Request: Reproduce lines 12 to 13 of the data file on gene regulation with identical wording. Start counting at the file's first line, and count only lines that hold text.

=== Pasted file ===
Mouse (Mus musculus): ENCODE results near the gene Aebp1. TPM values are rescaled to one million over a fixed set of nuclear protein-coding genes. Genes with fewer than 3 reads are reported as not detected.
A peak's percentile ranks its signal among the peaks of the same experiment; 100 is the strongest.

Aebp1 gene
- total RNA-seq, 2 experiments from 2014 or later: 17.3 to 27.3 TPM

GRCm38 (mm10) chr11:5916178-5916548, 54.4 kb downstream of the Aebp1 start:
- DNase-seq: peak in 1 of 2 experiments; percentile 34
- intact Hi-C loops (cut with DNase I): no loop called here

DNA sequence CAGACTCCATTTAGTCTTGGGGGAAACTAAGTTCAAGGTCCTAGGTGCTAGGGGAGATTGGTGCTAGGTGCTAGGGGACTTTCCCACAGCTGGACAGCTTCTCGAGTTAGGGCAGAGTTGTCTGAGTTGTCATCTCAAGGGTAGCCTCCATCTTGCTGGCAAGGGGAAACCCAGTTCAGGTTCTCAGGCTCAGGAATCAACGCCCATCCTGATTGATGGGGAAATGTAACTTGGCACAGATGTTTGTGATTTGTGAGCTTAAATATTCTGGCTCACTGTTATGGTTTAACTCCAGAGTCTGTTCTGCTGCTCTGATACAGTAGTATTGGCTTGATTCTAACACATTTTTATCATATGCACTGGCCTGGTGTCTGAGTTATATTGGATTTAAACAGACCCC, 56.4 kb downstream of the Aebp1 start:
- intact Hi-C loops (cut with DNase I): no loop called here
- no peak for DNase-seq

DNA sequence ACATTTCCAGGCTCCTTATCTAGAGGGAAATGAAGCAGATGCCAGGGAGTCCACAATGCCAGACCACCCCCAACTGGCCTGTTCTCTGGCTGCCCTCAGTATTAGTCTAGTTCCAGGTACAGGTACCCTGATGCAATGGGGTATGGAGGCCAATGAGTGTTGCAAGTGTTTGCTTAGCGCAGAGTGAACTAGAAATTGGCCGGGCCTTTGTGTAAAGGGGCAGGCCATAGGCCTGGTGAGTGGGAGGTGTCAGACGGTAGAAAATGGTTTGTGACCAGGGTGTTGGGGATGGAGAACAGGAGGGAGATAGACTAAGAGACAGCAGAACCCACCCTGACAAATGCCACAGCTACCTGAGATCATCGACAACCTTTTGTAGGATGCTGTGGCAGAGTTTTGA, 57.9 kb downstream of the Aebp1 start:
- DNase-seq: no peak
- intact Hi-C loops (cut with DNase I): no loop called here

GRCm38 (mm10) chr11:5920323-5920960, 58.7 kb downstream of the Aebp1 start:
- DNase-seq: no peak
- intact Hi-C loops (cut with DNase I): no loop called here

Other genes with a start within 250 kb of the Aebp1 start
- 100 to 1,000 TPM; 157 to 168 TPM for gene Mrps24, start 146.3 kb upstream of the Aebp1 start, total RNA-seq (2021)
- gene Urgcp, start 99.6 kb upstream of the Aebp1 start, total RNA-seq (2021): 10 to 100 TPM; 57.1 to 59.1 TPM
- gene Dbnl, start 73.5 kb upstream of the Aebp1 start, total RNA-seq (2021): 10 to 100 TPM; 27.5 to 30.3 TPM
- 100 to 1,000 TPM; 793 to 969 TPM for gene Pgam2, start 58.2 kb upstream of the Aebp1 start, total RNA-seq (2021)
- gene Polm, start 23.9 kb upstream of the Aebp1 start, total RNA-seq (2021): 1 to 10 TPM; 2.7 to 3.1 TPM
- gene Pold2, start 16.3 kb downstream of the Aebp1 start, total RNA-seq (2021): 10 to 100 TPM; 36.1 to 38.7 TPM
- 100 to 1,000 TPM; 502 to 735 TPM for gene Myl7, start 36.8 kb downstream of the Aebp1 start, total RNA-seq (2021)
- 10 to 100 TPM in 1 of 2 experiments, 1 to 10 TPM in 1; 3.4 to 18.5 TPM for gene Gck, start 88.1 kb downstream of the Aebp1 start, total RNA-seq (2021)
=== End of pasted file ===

- DNase-seq: no peak
- intact Hi-C loops (cut with DNase I): no loop called here